THE DAY the news broke out, we immediately saw the hidden hand that disfigured Bombo Radyo’s survey pitting Panay Electric Co. (PECO) against MORE Electric and Power Corp. (MORE Power), asking respondents to prefer one over the other for the right to distribute electricity to Iloilo City.
The radio network’s Facebook page asked netizens to answer the question, “Sa away sang PECO kag MORE, ano ang imo dampigan?”
The final turnout showed PECO ahead with 67 percent against MORE’s 33 percent.
Yesterday, however, an item in the column Lapsus Calami in this paper clarified that the final result on the sixth day of the survey was a reversal of the figures on the first five days when MORE Power had dominated the race with 75 percent against PECO’s 25 percent.
Bombo Radyo eventually found out that the decisive surge of pro-PECO respondents on the sixth day had come from places outside of Iloilo City.
We do not blame Bombo Radyo for the unintended last-day “import” of respondent trolls. As to who had the motive to alter the trend, your guess is as good as ours.
Anyway, assuming without admitting that the survey responses were not manipulated, what has PECO to gain from it?
There’s nothing that we see in the horizon. What’s visible is the impending fade-out of PECO and the emergence of MORE Power in accordance with the law – Republic Act 11212 – signed by President Duterte on Feb. 14, 2019.
The law as crafted by Congress in 2018 granted MORE Power the new 25-year-franchise in view of the impending expiration of PECO’s franchise. Under the law, the outgoing grantee (PECO) – whose franchise expired on Jan. 19, 2019 – should have collaborated with the incoming one (MORE Power) in a transition period not exceeding two years.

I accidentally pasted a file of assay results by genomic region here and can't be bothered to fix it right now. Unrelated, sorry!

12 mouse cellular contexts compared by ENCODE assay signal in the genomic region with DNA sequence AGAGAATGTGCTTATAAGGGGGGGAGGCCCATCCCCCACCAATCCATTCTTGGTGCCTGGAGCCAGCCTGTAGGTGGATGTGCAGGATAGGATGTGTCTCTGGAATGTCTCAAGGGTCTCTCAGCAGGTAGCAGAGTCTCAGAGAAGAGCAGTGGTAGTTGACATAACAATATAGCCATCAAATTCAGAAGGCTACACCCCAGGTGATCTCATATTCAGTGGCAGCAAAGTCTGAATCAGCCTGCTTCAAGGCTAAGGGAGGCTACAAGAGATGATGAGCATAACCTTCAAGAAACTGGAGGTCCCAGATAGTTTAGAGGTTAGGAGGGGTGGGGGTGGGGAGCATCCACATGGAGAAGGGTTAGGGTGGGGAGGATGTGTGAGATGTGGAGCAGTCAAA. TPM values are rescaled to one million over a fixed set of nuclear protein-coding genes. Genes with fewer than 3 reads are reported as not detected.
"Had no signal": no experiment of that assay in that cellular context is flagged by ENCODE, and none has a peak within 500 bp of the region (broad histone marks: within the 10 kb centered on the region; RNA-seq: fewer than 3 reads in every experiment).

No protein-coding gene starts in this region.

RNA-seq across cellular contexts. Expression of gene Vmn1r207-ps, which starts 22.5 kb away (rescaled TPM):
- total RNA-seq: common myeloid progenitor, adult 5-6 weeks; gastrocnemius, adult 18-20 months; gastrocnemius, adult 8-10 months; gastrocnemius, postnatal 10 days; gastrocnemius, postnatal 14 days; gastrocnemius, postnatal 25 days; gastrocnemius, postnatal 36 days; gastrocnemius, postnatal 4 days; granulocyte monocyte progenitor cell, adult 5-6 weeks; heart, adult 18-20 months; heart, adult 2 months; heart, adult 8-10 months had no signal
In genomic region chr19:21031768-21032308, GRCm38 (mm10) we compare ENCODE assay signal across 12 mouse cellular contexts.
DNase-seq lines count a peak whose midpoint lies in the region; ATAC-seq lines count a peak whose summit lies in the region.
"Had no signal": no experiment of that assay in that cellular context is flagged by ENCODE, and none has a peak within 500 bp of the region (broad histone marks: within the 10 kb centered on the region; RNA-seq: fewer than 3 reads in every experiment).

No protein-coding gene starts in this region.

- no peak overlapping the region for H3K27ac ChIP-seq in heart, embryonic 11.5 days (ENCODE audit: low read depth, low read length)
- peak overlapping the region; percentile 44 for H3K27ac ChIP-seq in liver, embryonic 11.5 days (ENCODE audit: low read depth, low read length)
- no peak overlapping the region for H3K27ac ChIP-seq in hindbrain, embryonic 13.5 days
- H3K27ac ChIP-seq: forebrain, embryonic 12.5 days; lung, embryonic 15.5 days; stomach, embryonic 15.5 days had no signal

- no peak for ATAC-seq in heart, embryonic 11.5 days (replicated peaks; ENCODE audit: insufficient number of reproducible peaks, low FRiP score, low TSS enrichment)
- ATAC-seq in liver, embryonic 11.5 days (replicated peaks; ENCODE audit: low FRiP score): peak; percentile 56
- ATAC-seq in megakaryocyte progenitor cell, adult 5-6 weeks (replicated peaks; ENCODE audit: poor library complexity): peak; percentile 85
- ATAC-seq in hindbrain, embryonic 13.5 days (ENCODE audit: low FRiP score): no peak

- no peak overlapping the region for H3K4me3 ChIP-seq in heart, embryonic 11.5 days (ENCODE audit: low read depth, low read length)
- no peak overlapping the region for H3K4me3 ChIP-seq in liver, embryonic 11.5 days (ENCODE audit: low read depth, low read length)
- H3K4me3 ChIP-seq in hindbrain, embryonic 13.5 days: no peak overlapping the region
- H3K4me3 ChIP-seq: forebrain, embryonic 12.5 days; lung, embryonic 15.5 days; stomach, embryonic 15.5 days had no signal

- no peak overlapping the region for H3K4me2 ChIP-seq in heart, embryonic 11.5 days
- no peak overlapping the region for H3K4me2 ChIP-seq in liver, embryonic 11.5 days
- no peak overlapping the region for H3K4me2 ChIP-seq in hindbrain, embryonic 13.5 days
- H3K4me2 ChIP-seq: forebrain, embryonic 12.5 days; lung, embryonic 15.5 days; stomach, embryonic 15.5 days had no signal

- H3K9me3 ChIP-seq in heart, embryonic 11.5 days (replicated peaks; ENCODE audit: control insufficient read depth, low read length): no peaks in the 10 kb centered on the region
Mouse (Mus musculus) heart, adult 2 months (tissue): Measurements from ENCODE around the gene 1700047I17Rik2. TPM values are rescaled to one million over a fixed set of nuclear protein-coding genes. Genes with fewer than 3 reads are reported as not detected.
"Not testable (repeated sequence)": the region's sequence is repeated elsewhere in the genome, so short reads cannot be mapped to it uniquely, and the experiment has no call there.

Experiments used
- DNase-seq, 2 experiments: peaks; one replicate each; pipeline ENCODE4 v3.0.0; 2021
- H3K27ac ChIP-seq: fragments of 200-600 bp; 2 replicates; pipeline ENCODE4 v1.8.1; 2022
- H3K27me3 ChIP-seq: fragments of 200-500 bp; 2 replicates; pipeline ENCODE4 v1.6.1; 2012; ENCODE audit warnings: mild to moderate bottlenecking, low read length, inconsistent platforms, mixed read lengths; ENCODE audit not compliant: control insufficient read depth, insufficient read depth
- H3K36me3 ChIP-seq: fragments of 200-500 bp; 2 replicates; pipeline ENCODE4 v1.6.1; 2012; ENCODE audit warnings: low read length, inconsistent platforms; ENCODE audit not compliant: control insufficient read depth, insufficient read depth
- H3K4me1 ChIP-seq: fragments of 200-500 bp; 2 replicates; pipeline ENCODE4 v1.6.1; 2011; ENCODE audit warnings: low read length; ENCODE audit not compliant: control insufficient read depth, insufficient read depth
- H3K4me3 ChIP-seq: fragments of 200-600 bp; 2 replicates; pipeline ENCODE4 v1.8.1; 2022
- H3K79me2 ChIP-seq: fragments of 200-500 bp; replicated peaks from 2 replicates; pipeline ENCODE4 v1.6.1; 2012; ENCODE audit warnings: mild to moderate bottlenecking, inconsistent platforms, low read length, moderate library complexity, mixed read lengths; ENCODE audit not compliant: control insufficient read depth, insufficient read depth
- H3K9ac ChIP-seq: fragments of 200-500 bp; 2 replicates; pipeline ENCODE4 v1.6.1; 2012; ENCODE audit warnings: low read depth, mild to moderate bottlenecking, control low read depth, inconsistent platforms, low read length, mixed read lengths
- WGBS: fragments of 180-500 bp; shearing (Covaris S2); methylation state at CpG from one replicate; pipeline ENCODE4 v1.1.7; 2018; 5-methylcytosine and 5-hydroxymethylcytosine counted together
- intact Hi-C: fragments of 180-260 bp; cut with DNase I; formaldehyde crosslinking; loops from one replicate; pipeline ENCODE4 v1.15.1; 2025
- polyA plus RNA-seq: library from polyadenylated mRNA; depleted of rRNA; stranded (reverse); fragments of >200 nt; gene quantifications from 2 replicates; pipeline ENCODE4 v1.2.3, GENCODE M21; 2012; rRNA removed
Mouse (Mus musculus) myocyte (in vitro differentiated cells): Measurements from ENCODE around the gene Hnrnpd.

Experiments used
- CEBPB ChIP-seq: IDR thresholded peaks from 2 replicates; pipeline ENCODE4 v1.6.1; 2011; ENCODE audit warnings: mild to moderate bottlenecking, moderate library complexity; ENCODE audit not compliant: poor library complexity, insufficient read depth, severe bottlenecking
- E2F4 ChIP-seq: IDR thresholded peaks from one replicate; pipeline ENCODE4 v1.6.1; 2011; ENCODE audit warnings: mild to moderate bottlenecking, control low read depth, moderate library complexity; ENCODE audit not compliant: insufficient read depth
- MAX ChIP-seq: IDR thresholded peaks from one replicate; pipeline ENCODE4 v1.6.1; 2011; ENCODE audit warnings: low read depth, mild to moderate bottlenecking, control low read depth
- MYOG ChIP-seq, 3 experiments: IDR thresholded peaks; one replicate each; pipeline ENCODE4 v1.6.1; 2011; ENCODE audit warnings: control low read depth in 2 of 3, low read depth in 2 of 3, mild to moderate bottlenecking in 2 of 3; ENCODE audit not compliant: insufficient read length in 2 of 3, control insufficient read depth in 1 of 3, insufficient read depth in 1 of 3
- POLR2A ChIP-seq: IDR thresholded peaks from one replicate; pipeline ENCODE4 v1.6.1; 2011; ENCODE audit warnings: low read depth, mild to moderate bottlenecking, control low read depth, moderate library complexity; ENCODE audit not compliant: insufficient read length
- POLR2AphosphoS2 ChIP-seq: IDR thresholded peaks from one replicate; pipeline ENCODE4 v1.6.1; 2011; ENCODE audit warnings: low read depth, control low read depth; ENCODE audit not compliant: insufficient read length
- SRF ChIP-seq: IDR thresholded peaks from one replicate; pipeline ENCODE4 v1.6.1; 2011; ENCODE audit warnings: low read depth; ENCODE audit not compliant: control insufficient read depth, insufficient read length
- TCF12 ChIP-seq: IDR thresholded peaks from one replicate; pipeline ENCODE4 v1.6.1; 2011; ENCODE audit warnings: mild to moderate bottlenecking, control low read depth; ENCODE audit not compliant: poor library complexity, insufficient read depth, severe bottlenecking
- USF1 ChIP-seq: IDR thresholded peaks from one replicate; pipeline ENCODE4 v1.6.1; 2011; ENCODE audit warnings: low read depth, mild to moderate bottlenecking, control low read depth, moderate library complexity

That transition phase is specifically stated in Section 17: “Panay Electric Company, Inc. (PECO), shall in the interim be authorized to operate the existing distribution system…until the establishment or acquisition by the grantee of its own distribution system and its complete transition towards full operations as determined by the ERC, which period shall in no case exceed two (2) years from the grant of this legislative franchise.”
Within such period, the ERC may issue PECO a certificate of public convenience and necessity (CPCN) or provisional authority to prolong its services.
Embedded in Section 17 is MORE Power’s option to exercise the “right of eminent domain” or the power to expropriate “the distribution assets existing at the franchise area as provided in Section 10 of this Act.”
Sec. 10 authorizes MORE Power to sequester the distribution utility in in expropriation proceedings in a court of law in exchange for “just compensation”. MORE Power has offered to pay PECO P481,842,450 for that, which could be revised subject to concurrence of a representative from the ERC.
Instead of cooperating, however, PECO questioned the “constitutionality” of the aforesaid two provisions of RA 11212 before the Regional Trial Court (RTC) of Mandaluyong City.
Indeed the RTC ruled in favor of PECO but was restrained by the Supreme Court.
PECO’s actual purpose might have been to ride on Section 11 of the same law which deems MORE Power’s contract “cancelled or revoked in the event that the grantee fails to operate continuously for two years.”
The bad news for PECO, however, is that it has run out of excuses to further delay the implementation of RA 11212 on the second year ending on Feb. 14, 2021.
The good one is that both companies will benefit from its implementation. ([email protected]/PN)